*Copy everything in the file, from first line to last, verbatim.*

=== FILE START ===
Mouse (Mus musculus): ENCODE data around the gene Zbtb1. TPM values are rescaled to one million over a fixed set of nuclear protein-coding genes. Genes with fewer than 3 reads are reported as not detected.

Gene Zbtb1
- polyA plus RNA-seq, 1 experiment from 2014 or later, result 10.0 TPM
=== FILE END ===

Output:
Mouse (Mus musculus): ENCODE data around the gene Zbtb1. TPM values are rescaled to one million over a fixed set of nuclear protein-coding genes. Genes with fewer than 3 reads are reported as not detected.

Gene Zbtb1
- polyA plus RNA-seq, 1 experiment from 2014 or later, result 10.0 TPM